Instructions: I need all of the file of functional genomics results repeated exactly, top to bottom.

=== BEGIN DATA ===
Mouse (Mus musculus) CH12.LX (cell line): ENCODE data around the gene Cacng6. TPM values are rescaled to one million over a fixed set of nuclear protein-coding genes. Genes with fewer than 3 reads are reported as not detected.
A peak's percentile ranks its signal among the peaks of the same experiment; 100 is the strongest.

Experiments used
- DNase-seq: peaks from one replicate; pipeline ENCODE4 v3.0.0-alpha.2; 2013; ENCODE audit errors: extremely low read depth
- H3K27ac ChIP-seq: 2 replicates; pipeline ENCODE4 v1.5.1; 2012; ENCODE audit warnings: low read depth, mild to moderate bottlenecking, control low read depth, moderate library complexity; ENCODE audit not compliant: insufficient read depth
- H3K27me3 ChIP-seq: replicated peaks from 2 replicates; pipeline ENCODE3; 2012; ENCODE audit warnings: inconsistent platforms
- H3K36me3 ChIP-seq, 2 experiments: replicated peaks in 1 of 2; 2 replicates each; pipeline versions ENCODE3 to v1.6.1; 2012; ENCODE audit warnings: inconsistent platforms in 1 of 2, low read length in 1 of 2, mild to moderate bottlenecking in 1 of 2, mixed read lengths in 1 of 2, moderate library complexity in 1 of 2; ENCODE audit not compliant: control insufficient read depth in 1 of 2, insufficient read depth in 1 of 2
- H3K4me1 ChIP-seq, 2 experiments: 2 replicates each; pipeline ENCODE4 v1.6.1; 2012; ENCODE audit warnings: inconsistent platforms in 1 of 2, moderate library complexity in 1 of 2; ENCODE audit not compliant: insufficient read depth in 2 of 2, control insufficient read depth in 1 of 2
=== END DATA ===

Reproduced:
Mouse (Mus musculus) CH12.LX (cell line): ENCODE data around the gene Cacng6. TPM values are rescaled to one million over a fixed set of nuclear protein-coding genes. Genes with fewer than 3 reads are reported as not detected.
A peak's percentile ranks its signal among the peaks of the same experiment; 100 is the strongest.

Experiments used
- DNase-seq: peaks from one replicate; pipeline ENCODE4 v3.0.0-alpha.2; 2013; ENCODE audit errors: extremely low read depth
- H3K27ac ChIP-seq: 2 replicates; pipeline ENCODE4 v1.5.1; 2012; ENCODE audit warnings: low read depth, mild to moderate bottlenecking, control low read depth, moderate library complexity; ENCODE audit not compliant: insufficient read depth
- H3K27me3 ChIP-seq: replicated peaks from 2 replicates; pipeline ENCODE3; 2012; ENCODE audit warnings: inconsistent platforms
- H3K36me3 ChIP-seq, 2 experiments: replicated peaks in 1 of 2; 2 replicates each; pipeline versions ENCODE3 to v1.6.1; 2012; ENCODE audit warnings: inconsistent platforms in 1 of 2, low read length in 1 of 2, mild to moderate bottlenecking in 1 of 2, mixed read lengths in 1 of 2, moderate library complexity in 1 of 2; ENCODE audit not compliant: control insufficient read depth in 1 of 2, insufficient read depth in 1 of 2
- H3K4me1 ChIP-seq, 2 experiments: 2 replicates each; pipeline ENCODE4 v1.6.1; 2012; ENCODE audit warnings: inconsistent platforms in 1 of 2, moderate library complexity in 1 of 2; ENCODE audit not compliant: insufficient read depth in 2 of 2, control insufficient read depth in 1 of 2